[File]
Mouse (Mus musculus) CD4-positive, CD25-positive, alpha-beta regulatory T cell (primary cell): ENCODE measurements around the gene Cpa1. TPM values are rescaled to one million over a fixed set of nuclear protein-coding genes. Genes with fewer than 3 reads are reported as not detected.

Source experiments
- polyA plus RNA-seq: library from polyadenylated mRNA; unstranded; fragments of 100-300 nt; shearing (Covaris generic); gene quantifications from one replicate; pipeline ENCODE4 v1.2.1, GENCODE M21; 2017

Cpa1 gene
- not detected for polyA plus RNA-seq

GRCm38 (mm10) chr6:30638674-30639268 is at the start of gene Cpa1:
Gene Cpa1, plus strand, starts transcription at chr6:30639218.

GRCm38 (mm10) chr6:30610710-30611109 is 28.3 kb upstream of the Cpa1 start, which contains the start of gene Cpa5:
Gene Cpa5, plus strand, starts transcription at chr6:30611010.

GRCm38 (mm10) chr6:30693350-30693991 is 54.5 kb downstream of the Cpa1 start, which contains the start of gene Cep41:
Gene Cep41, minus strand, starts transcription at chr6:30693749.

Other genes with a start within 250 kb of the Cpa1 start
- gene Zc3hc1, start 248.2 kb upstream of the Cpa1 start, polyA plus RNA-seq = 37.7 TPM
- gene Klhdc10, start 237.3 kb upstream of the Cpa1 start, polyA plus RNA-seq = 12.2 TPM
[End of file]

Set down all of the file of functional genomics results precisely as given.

Mouse (Mus musculus) CD4-positive, CD25-positive, alpha-beta regulatory T cell (primary cell): ENCODE measurements around the gene Cpa1. TPM values are rescaled to one million over a fixed set of nuclear protein-coding genes. Genes with fewer than 3 reads are reported as not detected.

Source experiments
- polyA plus RNA-seq: library from polyadenylated mRNA; unstranded; fragments of 100-300 nt; shearing (Covaris generic); gene quantifications from one replicate; pipeline ENCODE4 v1.2.1, GENCODE M21; 2017

Cpa1 gene
- not detected for polyA plus RNA-seq

GRCm38 (mm10) chr6:30638674-30639268 is at the start of gene Cpa1:
Gene Cpa1, plus strand, starts transcription at chr6:30639218.

GRCm38 (mm10) chr6:30610710-30611109 is 28.3 kb upstream of the Cpa1 start, which contains the start of gene Cpa5:
Gene Cpa5, plus strand, starts transcription at chr6:30611010.

GRCm38 (mm10) chr6:30693350-30693991 is 54.5 kb downstream of the Cpa1 start, which contains the start of gene Cep41:
Gene Cep41, minus strand, starts transcription at chr6:30693749.

Other genes with a start within 250 kb of the Cpa1 start
- gene Zc3hc1, start 248.2 kb upstream of the Cpa1 start, polyA plus RNA-seq = 37.7 TPM
- gene Klhdc10, start 237.3 kb upstream of the Cpa1 start, polyA plus RNA-seq = 12.2 TPM